Sept. 18, 1890: Charles P. Wofford and Co., a real estate and brokerage company, advertised its services in The Comet. The offices were on East Main Street adjacent to Kite & Gaunt. The Wofford Brothers Insurance Co. was incorporated six years later and remains in business today. It is among the city’s oldest businesses.
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Sept. 19, 1889: Butler & Phillips, civil engineers, had just completed a large map of Johnson City, complete with new boundaries extending the corporate limits to 3 miles wide and 4 miles long. The city’s limits when it received its second charter in 1885 were just a 3/4-mile circle. Blueprints of the new map were available for purchase from The Comet.
Sept. 17, 1885: The Comet reported, “It is now definitely settled that Johnson City is to have a bank. A meeting was held Tuesday evening and the subscription books opened. A meeting of the stockholders will be held at once for the purpose of organizing. We hope to be able to publish the names of the officers next week.”
Sept. 16: 1887: Future U.S. Rep. and Tennessee Gov. Alf Taylor moved his family from Chucky Valley to “Robin’s Roost,” the South Roan Street home of his brother and political rival, Robert Love Taylor, who was governor at the time.
Sept. 14, 1883: The Johnson City Real Estate Company was the first real estate corporation chartered in Johnson City.
Sept. 13, 1884: The Comet reprinted an editorial from the Mountaineer stating that “If you wish to vote for a man who has been false to every pledge and promise, to foist himself upon an unwilling people, vote for Pettibone.” Augustus Herman Pettibone represented the 1st Congressional District in the U.S. House of Representatives from 1881-87 and again from 1897-99. The Comet’s editor, Robert Love Taylor, had defeated Pettibone by 750 votes in the 1878 election to win the congressional seat. Pettibone struck back in 1880, wrestling the seat away from the last Democrat to ever elected to Congress from the district. Pettibone also won the third contest with Taylor in 1882.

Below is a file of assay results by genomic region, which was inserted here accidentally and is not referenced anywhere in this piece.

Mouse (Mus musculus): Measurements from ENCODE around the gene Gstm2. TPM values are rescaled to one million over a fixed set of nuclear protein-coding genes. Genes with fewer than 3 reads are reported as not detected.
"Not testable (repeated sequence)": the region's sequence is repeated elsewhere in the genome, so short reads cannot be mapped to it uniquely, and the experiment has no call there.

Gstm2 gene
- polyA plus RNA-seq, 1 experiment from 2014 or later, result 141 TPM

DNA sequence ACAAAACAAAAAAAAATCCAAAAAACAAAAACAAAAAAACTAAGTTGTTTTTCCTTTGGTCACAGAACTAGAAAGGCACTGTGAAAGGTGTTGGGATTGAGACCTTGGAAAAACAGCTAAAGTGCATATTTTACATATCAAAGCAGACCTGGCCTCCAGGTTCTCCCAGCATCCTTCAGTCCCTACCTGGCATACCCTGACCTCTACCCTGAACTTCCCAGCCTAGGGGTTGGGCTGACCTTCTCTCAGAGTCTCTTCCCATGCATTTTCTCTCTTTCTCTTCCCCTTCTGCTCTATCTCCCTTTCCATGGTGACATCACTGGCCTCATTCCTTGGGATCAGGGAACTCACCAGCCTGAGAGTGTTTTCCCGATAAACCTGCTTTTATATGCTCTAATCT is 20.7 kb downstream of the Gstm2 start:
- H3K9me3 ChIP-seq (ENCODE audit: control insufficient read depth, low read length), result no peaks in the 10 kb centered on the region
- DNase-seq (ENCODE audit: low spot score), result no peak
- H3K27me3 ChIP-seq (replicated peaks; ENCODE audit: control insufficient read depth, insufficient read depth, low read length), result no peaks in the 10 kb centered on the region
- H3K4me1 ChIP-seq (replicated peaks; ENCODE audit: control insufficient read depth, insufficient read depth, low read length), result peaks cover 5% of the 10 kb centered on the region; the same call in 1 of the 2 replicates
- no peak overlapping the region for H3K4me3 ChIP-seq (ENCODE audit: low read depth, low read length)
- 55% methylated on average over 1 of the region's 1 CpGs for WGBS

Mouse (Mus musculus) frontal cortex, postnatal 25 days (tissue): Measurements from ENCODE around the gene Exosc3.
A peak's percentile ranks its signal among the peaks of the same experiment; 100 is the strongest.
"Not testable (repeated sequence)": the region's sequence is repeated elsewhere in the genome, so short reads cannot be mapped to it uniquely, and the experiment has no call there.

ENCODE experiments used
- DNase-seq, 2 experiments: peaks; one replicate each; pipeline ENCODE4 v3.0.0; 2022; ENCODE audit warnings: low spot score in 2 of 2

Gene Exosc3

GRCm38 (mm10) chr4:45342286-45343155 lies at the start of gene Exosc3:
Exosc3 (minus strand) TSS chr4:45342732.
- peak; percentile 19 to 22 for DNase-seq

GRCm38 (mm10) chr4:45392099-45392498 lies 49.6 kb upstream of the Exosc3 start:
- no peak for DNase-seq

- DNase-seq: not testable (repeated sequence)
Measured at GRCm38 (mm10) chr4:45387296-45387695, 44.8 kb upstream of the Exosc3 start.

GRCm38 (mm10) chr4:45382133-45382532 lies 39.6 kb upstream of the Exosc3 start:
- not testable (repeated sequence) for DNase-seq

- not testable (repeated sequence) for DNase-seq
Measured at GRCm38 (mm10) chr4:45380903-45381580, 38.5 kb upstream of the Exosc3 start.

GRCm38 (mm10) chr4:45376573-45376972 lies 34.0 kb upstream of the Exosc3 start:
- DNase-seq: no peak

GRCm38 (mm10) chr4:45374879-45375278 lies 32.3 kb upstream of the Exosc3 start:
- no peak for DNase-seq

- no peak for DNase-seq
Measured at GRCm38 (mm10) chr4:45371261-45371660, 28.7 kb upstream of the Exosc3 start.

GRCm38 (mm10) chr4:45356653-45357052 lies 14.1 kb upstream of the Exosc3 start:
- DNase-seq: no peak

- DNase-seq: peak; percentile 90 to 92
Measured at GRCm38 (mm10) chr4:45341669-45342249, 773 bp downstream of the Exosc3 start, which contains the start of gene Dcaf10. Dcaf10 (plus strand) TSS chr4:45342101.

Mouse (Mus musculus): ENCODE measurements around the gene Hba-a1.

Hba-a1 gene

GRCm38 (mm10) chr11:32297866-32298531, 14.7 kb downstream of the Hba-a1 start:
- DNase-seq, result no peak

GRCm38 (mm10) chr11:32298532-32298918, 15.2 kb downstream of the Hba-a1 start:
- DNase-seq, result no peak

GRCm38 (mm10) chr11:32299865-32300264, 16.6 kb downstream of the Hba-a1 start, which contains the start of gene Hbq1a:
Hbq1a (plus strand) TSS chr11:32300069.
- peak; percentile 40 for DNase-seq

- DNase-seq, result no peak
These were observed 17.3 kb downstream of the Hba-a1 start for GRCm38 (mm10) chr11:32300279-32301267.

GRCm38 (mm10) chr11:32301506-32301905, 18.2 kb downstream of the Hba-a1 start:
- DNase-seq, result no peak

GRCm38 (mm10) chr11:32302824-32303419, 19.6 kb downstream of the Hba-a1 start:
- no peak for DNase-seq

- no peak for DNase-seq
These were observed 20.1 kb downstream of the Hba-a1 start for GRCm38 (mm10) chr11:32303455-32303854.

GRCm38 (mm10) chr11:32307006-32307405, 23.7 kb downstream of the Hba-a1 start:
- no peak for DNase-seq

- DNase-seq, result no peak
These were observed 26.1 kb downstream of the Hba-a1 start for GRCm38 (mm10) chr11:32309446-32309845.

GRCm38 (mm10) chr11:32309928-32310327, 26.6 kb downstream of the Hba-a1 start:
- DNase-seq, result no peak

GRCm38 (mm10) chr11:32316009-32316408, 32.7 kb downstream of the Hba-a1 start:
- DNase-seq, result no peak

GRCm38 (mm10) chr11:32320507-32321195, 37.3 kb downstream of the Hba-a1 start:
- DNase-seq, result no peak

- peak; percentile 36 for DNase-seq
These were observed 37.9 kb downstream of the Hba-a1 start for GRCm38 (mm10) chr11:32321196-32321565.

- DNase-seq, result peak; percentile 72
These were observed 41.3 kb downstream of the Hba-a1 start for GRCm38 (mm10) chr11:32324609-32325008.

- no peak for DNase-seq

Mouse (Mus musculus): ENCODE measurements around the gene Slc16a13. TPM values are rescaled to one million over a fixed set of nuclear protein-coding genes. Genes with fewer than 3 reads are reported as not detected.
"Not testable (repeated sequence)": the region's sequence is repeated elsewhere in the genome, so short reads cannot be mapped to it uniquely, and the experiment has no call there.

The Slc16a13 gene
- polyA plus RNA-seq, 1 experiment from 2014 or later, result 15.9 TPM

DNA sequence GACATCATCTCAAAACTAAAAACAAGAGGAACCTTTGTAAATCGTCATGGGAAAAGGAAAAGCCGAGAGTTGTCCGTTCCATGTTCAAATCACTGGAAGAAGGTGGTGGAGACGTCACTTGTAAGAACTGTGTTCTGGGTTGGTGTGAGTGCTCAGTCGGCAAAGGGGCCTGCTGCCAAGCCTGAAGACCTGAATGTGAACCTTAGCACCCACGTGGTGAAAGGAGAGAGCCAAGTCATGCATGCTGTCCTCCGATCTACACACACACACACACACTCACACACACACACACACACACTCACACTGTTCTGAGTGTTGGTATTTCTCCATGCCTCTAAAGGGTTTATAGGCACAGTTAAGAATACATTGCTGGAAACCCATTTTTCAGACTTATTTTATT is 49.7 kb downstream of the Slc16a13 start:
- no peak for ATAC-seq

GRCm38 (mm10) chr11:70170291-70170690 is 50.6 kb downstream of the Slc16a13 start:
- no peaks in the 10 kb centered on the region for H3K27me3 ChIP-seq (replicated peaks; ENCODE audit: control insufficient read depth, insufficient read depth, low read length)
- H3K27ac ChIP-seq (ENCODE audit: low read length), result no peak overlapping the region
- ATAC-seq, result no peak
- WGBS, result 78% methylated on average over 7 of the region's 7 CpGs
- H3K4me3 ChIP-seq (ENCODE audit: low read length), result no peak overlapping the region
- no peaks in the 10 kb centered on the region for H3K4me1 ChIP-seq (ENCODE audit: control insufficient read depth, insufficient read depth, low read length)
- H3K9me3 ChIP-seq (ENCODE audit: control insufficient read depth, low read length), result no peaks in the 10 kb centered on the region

Sept. 12, 1889: The Comet’s editors issued the following opinion mixed in with its society news: “If there is any one thing Johnson City needs more than another, it is a Western Union telegraph office separate and apart from the railroad company. From the amount of business done here, it would be more than self-sustaining.”
Sept. 11, 1890: J.M. Brown had moved his family from Jonesboro to Johnson City. He was a member of the firm of Toney & Brown, who would occupy the building used by the Citizens Bank, with a line of clothing and furnishing goods.
Sept. 10, 1908: Readers of The Comet learned “There is every evidence that the CC and O Railroad is preparing to build its line into the city.” The letters CC and O stood for Carolina, Clinchfield, and Ohio. The Comet advised readers, “We regret to the Nashville Tennessean that it is better to be an attorney for a brewery than to be a star customer.”
Sept. 9, 1886: A country team of horses got frightened at the train that morning and took a little spurt up Main Street. No damage was reported.
Johnson City, TN
Johnson City is a city in Washington, Carter, and Sullivan counties in the U.S. state of Tennessee. 2017 estimated population was 66,391, making it the ninth-largest city in the state.